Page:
Nick Kyrgios’ next Wimbledon opponent says fiery Australian is good for tennis

Kyrgios has been fined $14,000 so far but also produced plenty of thrills on court

Nick Kyrgios acknowledges the crowd after his five-set win over Brandon Nakashima (Zac Goodwin/PA)
Nick Kyrgios acknowledges the crowd after his five-set win over Brandon Nakashima (Zac Goodwin/PA)

Cristian Garin feels Wimbledon quarter-final opponent Nick Kyrgios is “good for tennis” despite the controversy surrounding the Australian at SW19.

Kyrgios beat Brandon Nakashima in five sets on Monday to make the last eight at the All England Club for a second time, the same number of fines he has received during this tournament.

The world number 40 received a 10,000 US dollars (£8,260) punishment after he admitted to spitting in the direction of a spectator who had heckled him during the first-round tie against Paul Jubb, and a 4,000 dollars (£3,300) fine for swearing during Saturday’s fiery clash with Stefanos Tsitsipas.

A third punishment could be on the horizon given Kyrgios, who has regularly clashed with line judges at this grand slam, broke the strict dress code at Wimbledon when he wore red Air Jordan trainers and a red cap for an on-court interview following his most recent victory.

But Garin, who needed four hours and 34 minutes to stun Alex De Minaur in his fourth-round match, insisted: “I think Nick is very good player. For me, maybe the best serve on tour.

“Yeah, I’m in quarter-finals, you know you will play the best players in the world. He is for me one of the guys that I like to watch. He’s very good for tennis.

“I think Nick has to be seeded because he for me is one of the best players on the tour and on grass obviously. I mean, the opportunities you have to build. If we are in this round, we both beat good players.

“I don’t see like an opportunity. I just want to enjoy, play my best, and fight every point as I always do.”

Kyrgios stepped on court to face Nakashima with his fellow Australian De Minaur two sets up against Garin.

The Chilean produced a sensational comeback and saved two match points before he edged a thrilling tie-break to claim a 2-6 5-7 7-6 (3) 6-4 7-6 (6) victory.

“I look at it as a big opportunity,” Kyrgios admitted. “Garin is obviously playing great tennis. I walked on Centre Court with seeing the score two sets to love De Minaur. They were in a battle.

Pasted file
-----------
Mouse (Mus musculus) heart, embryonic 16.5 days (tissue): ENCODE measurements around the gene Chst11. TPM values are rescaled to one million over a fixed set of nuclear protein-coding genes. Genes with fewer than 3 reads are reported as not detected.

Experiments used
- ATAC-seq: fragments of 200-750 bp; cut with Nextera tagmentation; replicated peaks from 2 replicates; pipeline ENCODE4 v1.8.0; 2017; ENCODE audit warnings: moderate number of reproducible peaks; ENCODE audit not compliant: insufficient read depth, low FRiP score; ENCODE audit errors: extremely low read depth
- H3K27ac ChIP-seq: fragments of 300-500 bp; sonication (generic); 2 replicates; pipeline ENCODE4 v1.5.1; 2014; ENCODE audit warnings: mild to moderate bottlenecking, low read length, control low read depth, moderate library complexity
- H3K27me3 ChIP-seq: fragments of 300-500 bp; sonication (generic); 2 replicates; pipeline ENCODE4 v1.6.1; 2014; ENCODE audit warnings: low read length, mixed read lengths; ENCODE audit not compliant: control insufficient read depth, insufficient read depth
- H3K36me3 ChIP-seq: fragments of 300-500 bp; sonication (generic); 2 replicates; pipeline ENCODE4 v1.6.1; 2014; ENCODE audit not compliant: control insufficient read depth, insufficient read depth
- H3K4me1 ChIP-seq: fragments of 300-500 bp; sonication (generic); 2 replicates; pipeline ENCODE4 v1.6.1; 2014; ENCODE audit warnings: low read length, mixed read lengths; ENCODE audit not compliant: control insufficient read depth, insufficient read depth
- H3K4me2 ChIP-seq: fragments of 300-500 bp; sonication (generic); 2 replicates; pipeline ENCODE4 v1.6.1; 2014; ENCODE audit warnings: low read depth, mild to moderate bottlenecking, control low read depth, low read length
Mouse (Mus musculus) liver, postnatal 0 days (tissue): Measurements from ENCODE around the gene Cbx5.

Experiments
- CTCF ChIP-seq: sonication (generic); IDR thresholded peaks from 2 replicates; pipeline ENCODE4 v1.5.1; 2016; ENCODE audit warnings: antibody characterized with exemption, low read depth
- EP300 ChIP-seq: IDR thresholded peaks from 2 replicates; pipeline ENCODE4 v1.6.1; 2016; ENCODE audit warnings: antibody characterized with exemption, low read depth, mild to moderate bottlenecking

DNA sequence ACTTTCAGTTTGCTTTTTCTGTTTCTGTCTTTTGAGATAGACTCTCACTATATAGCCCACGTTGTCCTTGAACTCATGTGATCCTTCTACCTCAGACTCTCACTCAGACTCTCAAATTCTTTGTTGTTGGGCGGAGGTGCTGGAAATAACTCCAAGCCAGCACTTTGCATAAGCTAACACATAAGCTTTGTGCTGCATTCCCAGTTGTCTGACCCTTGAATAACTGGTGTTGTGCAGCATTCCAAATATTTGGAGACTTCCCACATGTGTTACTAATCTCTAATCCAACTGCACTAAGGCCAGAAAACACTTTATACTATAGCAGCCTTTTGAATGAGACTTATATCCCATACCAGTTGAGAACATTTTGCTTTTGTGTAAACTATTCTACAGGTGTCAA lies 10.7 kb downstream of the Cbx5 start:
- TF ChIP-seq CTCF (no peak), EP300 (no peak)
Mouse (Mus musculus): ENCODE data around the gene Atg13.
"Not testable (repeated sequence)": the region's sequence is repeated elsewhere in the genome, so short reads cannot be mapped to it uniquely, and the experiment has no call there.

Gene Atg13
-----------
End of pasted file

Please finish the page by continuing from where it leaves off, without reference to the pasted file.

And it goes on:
“I was expecting to play Alex. I think Alex is a bit more comfortable on the grass. Then when I walked off the court and I got told it was Garin. It was surprising.

“I look at it as an opportunity but I need to do so many things before that match to get ready.”

Register for free to continue reading

Registration is a free and easy way to support our truly independent journalism

By registering, you will also enjoy limited access to Premium articles, exclusive newsletters, commenting, and virtual events with our leading journalists

Please enter a valid email
Please enter a valid email
Must be at least 6 characters, include an upper and lower case character and a number
Must be at least 6 characters, include an upper and lower case character and a number
Must be at least 6 characters, include an upper and lower case character and a number
Please enter your first name
Special characters aren’t allowed
Please enter a name between 1 and 40 characters
Please enter your last name
Special characters aren’t allowed
Please enter a name between 1 and 40 characters
You must be over 18 years old to register
You must be over 18 years old to register
Opt-out-policy
You can opt-out at any time by signing in to your account to manage your preferences. Each email has a link to unsubscribe.

By clicking ‘Create my account’ you confirm that your data has been entered correctly and you have read and agree to our Terms of use, Cookie policy and Privacy notice.

This site is protected by reCAPTCHA and the Google Privacy policy and Terms of service apply.

Already have an account? sign in

By clicking ‘Register’ you confirm that your data has been entered correctly and you have read and agree to our Terms of use, Cookie policy and Privacy notice.

This site is protected by reCAPTCHA and the Google Privacy policy and Terms of service apply.

Register for free to continue reading

Registration is a free and easy way to support our truly independent journalism

By registering, you will also enjoy limited access to Premium articles, exclusive newsletters, commenting, and virtual events with our leading journalists

Already have an account? sign in

By clicking ‘Register’ you confirm that your data has been entered correctly and you have read and agree to our Terms of use, Cookie policy and Privacy notice.

This site is protected by reCAPTCHA and the Google Privacy policy and Terms of service apply.

Join our new commenting forum

Join thought-provoking conversations, follow other Independent readers and see their replies

Comments

Thank you for registering

Please refresh the page or navigate to another page on the site to be automatically logged inPlease refresh your browser to be logged in